ISO - No Fire Bobby McFerrin plays the audience as an instrument How One Ball Pit Turned Strangers Into Friends [Video] What you do if a giant sign above a street-side ball pit prompted you to dive in, take a seat, and make a friend? You may consider befriending strangers to answer deep dark secrets in public as a completely abnormal act, but in this video, one group of people welcomed the chance to hop in a giant ball pit and fire away. Created by SoulPancake, a “brain batter of art, culture, science, philosophy, spirituality, and humor,” this video chronicles pairs of strangers tasked to ask each other about their heros, love life, religion, and perhaps most importantly, create a secret handshake (that duh, isn’t so secret anymore). SoulPancake seeks to open minds, challenge friends, and make people “feel damn good” with its articles and arsenal of videos (like the ever popular Kid President). There’s something oddly heartwarming about watching people (who seemingly have little in common) ask life’s big questions in a sea of rainbow-colored plastic balls. Ever heard of SoulPancake?
7 Billion People Une belle animation typographique, sur l’initiative du magazine National Geographic, pour le cap franchi cette année des 7 milliards en population mondiale. Un aperçu de la croissance et de ces tendances démographiques, de la géologie ainsi que les impacts sur la planète pour demain. New York photographer turns strangers into friends (This piece originally ran August 2, 2013.) NEW YORK -- Forty-five-year-old Richard Renaldi is looking for someone -- two someones, actually. Two total strangers who were meant to be together, if only for a moment. "They're not exactly sure what they just signed up for, and people are a little nervous at first," Richard says. Richard is a New York photographer working on a series of portraits. Richard calls the project "Touching Strangers." Some of the photos -- you'd never know, they'd never met, while others capture quite well the inherent awkwardness of cuddling a random dude. Even when the subjects seem eager, their body language often concedes a certain hesitance, at least at first. And that's the really weird thing. At first, Brian Sneeden, a poetry teacher, saw no rhyme or reason for posing with 95-year-old retried fashion designer Reiko Ehrman, but eventually he, too, felt a change. "I felt like I cared for her," Brian says. Pretty much everyone shared that same sentiment.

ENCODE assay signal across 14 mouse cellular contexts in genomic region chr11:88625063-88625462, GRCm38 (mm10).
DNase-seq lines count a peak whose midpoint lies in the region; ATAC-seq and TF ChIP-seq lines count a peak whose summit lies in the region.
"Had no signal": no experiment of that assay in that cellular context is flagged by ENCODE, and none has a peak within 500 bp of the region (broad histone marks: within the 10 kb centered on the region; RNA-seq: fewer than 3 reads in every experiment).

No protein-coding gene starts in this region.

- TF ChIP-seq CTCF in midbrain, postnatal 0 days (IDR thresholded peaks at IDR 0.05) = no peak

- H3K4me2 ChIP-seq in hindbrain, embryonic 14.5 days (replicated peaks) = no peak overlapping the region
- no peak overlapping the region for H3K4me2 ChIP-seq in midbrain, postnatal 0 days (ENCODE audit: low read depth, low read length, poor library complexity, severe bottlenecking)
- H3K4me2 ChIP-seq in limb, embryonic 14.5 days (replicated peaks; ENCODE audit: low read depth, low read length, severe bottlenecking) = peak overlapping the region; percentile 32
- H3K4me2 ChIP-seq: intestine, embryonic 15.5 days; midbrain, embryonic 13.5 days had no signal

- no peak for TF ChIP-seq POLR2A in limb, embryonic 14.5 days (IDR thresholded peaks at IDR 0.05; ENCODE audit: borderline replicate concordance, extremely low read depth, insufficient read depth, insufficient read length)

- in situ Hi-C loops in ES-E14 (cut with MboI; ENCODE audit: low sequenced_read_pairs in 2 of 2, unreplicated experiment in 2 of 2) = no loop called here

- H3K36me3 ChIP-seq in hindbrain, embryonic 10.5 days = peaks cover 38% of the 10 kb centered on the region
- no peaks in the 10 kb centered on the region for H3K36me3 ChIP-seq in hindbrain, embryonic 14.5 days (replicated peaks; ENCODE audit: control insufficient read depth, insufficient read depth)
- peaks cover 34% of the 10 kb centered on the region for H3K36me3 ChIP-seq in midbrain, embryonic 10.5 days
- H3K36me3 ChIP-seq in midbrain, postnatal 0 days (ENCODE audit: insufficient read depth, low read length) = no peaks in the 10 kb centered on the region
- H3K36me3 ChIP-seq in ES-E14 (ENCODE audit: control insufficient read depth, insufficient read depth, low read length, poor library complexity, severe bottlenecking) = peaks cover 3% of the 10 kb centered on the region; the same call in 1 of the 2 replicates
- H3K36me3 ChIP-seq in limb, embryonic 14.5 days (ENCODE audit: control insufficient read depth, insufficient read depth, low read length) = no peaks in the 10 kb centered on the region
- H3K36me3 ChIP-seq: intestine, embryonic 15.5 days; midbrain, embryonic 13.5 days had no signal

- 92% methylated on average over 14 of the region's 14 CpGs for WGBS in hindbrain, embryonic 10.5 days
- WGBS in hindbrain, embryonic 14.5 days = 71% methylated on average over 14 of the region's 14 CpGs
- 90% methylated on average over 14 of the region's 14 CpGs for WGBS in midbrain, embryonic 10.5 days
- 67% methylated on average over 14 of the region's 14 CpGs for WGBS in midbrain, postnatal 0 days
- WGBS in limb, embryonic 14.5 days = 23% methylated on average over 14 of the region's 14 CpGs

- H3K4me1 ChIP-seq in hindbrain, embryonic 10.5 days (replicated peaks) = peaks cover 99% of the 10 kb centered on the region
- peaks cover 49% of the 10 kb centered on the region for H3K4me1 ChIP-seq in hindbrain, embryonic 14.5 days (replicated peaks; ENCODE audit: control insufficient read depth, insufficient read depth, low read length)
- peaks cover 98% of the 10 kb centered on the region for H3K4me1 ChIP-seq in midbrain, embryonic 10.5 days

VideoZop Channel : Amazing Viele Menschen sind in Eile und hetzen durch ihren Alltag. Inmitten dieser Menschen ein Obdachloser, an dem alle vorbei laufen, ganz normal eben. A Nobel Laureate's Education Plea: Revolutionize Teaching : NPR Ed Bloodletting to keep the "humors" in balance was a leading medical treatment from ancient Greece to the late 19th century. That's hard to believe now, in the age of robot-assisted surgery, but "doctors" trusted lancets and leeches for centuries. To Nobel laureate Carl Wieman, the college lecture is the educational equivalent of bloodletting, one long overdue for revision. "It's a very good analogy," the Stanford professor says. "You let some blood out and go away and they get well. Was it bloodletting that did it, or something else?" The large college lecture — the cornerstone of undergraduate education in America and much of the world today — is similar, Wieman argues. For Wieman, the fact that most colleges and universities don't even bother to systemically measure teaching quality is the bigger problem festering in higher education. "The quality of teaching is not something that university administrators are rewarded for, and correspondingly know or care about," Wieman says.